Crack the door open that you’ve used in training your dog so far while in this training period. Let your dog smell the fresh air without being able to get out the door on her own. Do this without using a screen. You can figure out a way to leave it cracked just enough, so she can get the whiff but not get out.

Encourage her to go out whenever she sniffs the fresh air.

Each time your puppy starts sniffing the fresh air through the door crack, ask, “Would you like to go out?” Wait to see if you get some affirmative sign from your puppy — a paw at the door, a bark, or a whine. Have your leash in hand so there is no delay in getting her outside to go to the bathroom.

When you ask if she wants to go out, if she takes off into the house and starts sniffing the floor, looking for a place to go, usher her to the door and let her sniff again. Ask her if she wants to go out again, and be ready to take her out if she gives you a sign. Be patient. Don’t let her roam the yard, but get her to go in the same spot every day.

Hang bells on the door, and teach her to ring them when she wants to go out.

Using bells is done the same way. You simply hang the bells on the door. Let her sniff the fresh air, and then, ask if she wants to go out. Teach her to ring the bells if she wants to go out. In other words, as soon as she rings the bells in affirmation, clip on her leash and take her outside immediately.

At this point, use bathroom trips for only using the bathroom.

Do not, under any circumstances, mix bathroom trips with outside play or exercise trips. It hinders the success of house training. It’s especially important when teaching your dog to let you know when she wants to go out. If it’s the only time you’ll have time to play today, make a trip inside and go back outside to play.

Also, don’t use the same phrase that you use for potty breaks when you take your dog out to play or exercise. Now, you can let your dog go potty during outside play or during outside exercise. The reason it’s encouraged to separate bathroom breaks is to help your dog learn the “go outside” prompt.

How many times per day do dogs poop?

Almost everyone agrees that twice per day is the average number of times that a dog poops in a day. However, that is not a set number. Your dog is healthy and behaving normally if she poops anywhere from once to five times per day. The determining factor is whether she goes consistently, as in usually the same number of times every day.

Age affects the frequency at which a dog poops.

Puppies have to poop more often than adult dogs. It’s not abnormal for a puppy to poop several times each day, but that inconvenience is only a temporary thing.

A puppy’s metabolism is so high that her food goes through her digestive tract more quickly. Senior dogs, on the other hand, poop less often than adult dogs. Because their metabolisms slow with age, they need to go less frequently.

Meals affect the frequency at which a dog poops.

When your dog eats will determine when and how often she poops. Here are the facts about your dog’s meals and her bathroom habits.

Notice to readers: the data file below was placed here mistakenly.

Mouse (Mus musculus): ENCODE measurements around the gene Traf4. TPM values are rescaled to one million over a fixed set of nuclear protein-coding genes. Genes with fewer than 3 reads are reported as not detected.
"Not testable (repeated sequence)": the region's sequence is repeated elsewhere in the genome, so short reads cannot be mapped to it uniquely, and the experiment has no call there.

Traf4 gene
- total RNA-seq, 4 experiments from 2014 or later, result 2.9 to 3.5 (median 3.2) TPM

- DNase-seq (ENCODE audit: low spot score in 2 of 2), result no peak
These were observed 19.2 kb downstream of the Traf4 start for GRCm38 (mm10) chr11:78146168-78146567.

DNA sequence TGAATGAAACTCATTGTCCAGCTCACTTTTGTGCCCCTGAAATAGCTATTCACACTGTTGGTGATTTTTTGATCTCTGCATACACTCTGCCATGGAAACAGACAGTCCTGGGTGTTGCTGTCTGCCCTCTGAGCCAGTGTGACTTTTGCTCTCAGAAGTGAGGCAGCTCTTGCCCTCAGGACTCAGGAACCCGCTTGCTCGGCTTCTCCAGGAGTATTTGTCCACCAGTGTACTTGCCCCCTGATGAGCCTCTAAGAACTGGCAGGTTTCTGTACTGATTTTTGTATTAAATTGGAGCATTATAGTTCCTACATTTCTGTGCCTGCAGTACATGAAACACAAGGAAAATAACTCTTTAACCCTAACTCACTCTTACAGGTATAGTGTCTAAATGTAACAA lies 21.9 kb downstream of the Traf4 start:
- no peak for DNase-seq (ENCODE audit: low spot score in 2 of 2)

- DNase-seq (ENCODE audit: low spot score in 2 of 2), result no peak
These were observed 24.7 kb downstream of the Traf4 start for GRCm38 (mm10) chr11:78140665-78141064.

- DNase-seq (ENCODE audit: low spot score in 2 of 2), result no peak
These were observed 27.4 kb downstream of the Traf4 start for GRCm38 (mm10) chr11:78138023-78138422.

A Set Schedule

Any professional will tell you that you should feed your dog on a regular schedule each day. One reason is that dogs thrive on rituals. A dog just does better if her life operates on a set schedule.

Quality of Dog Food

Quality dog foods aren’t as full of fillers like potatoes, beans, sweet potatoes, and such, so they don’t fill your dog’s stomach as full as quickly. Feeding them low-quality dog foods full of fillers will fill their stomachs faster and make them go more often, but they won’t be getting near the nutritional value as they will from quality dog food.

Nature’s Timing

It takes around 6-8 hours for a meal to pass through an adult dog’s digestive tract, while it only takes around 4 hours in a puppy. In a senior dog, it can take up to 10 hours.

Because puppies eat several times per day, this can mean they need to poop every time they eat. They need to be taken out between 5-30 minutes after they eat, depending on how they act. If you watch them and start training them, you’ll know when they need to go out.

Adult dogs may only go once per day, but if they do, it will probably be within 30 minutes after a meal. If they eat twice per day, they are more likely to poop twice per day.

New Dog Foods and People Foods

Switching dog foods can be traumatic for a dog’s digestive system. A new food may cause her to poop more until she becomes acclimated to the new food. Also, be very wary of what people foods you feed your dog, as many people foods are toxic to dogs and will diarrhea among other symptoms. 

How can I get my dog to poop when I want her to?

Getting your dog to go when you need her to will be a great help. Here’s how.

Put her on a regular routine.

Once your dog is on a set feeding and exercise routine, it will not be hard to pick up on when she will probably be able to go potty.

Use the same cue all the time.

Pick a cue such as “go potty” or “go stinkies”, and always use the same phrase to tell your dog it’s time to go to the bathroom.

Practice repetition.

Practice these steps over and over until your dog catches onto the connection between the cue and the act of going to the bathroom. Your life will get so much easier so quickly.